Wednesday, September 12, 2007
Back from a looong summer vacation
I work at CBC Radio in Winnipeg and am thinking about doing a piece on cassette tape collectors. While doing some research, I found your thesis on tape collectors and how the art/design of tape collections can be applied to digital media.
I was hoping to talk to you about it, either by email or phone. I'd like your views on tape collectors and how they differ from vinyl or cd collectors. I'd also like to get your point of view on why tape collections can help with the layout of digital music players.
Last question, I was wondering if you were in touch with some big cassette collectors during your thesis research and if they'd be willing to talk to me.
Thanks for your email. I'd be happy to talk to you about cassette tapes anytime, but will try to answer some of your questions in a quick email.
Re. Tape collections vs. other forms of analogue media
Cassettes were a huge breakthrough for the personal recorded music experience on two fronts, their mobility and customizability. My research did not look specifically at the mobility aspects of the technology, but it did reveal how important it was for people to take their music out of the home, and (initially) onto the road in car decks and eventually onto the hip or shoulder via walkmans and portable tape decks.
The customizability aspect was more to the point of the research as I wanted to know more about how people interacted with their entire collection of music how they stored it, organized it and why the KEPT them at all particularly now that the technology is nearly 20 yrs 'obsolete'. Of course it was blank tapes that made the customizing of a personal music experience possible, and the analogue limitations intrinsic to the media meant that great care had to be given when making a a tape because like traditional typewriters, it was almost impossible to go back and change what had previously been recorded. People were willing to spend that time however and the precious objects became known as mixtapes. Turns out, these artifacts are very sentimental for many people and wether people can play them or not they are often held onto because of the nostalgic value.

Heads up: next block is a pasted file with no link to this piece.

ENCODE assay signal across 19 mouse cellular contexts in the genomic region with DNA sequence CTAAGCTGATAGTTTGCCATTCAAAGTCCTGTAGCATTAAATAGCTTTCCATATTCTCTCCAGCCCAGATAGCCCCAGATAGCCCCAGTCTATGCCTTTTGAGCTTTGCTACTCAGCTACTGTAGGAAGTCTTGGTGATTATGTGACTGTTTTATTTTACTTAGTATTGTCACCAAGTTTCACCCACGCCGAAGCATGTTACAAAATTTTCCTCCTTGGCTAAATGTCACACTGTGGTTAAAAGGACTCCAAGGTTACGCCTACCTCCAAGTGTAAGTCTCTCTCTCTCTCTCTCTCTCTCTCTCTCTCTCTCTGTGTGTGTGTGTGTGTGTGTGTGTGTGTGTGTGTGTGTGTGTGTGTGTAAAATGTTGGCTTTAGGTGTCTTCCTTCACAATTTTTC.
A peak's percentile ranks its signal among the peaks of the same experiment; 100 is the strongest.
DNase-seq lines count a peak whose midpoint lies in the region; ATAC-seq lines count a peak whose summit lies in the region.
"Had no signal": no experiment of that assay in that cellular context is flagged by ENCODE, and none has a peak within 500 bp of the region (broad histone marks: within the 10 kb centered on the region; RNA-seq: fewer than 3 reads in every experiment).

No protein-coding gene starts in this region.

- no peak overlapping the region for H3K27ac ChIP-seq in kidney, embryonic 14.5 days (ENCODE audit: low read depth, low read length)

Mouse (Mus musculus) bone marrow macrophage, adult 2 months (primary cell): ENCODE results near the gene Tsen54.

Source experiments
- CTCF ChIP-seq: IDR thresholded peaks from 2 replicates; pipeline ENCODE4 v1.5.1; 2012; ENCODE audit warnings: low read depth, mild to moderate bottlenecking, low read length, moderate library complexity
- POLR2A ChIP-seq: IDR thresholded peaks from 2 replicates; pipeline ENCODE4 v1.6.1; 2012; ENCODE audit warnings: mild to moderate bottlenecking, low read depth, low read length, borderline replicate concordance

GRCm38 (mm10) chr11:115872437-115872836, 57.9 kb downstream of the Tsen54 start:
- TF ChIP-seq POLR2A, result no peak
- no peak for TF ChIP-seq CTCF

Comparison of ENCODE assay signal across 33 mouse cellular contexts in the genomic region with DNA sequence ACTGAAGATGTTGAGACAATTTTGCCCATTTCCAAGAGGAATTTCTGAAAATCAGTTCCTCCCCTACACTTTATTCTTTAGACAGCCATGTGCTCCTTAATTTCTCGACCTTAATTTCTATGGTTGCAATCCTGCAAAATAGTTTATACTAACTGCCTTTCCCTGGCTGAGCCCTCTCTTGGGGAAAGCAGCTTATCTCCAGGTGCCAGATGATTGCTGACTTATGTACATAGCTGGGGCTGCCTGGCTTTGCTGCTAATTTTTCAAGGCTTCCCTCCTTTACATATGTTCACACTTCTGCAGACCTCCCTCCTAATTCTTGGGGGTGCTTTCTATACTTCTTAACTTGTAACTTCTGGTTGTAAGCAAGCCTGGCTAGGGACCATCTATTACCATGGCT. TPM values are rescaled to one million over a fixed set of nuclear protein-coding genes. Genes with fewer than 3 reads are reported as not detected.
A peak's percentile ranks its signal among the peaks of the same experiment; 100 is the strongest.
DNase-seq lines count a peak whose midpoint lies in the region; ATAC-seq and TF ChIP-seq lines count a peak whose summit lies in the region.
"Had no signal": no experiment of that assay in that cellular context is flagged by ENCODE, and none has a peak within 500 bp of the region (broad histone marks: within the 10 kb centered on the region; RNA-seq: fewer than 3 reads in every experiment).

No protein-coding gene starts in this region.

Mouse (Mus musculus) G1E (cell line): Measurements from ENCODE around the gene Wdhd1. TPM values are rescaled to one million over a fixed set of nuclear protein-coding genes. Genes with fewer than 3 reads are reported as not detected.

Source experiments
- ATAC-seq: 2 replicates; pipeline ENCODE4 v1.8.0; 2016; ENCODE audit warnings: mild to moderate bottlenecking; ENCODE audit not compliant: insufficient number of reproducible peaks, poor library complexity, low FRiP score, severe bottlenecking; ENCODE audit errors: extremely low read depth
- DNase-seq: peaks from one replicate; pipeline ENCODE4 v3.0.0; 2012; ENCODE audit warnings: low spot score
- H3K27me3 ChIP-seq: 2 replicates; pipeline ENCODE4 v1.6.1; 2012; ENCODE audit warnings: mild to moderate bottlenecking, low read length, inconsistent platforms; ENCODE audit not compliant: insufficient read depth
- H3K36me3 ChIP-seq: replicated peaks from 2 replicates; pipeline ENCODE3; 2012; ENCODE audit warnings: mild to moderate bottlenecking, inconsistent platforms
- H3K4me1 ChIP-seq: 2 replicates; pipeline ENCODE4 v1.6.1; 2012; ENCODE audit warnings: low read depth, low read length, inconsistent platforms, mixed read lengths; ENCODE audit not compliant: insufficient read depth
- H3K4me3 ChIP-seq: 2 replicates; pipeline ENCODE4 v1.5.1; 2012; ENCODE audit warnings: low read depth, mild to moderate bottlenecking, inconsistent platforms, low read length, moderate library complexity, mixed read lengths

I argue that tape cassettes gave us the basic kinds of interactions we want with our music collections that have not changed to this day. Digital technology HAS improved the personal recorded music experience in different ways. By making our music collections digital, we are able to increase the size of our collections dramatically, but at the cost of being able make other kinds of searches extremely difficult such as "what kind of music was i listening to in my 20's?" or "what did we listen to on that roadtrip that time?"
In a nutshell, this is one of the characteristics that is lacking in modern digital music players. iTunes (for eg, but all the major ones are very similar) will record your 'last tracks played' or 'most played tracks' etc, but there are no affordances in the user interface for tracking a musical history greater than say several months (possibly years if you are diligent with your software). Tapes are similar to time capsule in the sense that they can be brought out and used to reminisce and share stories about ones (distant) past and this has value for many people.
As for your last questions regarding avid tape collectors, you will probably be interested in talking to Zan Hoffman. http://zhk7.blogspot.com/ He has a crazy amount of tapes, many recordings of his own plus he trades with others. Check out his blog for a glimpse to the extent of his collection, its mad! He is a friendly guy, I think his contact info should be on that site.
Let me know if this helps, or if you would like to discuss further.
Labels: cbc interview cassette research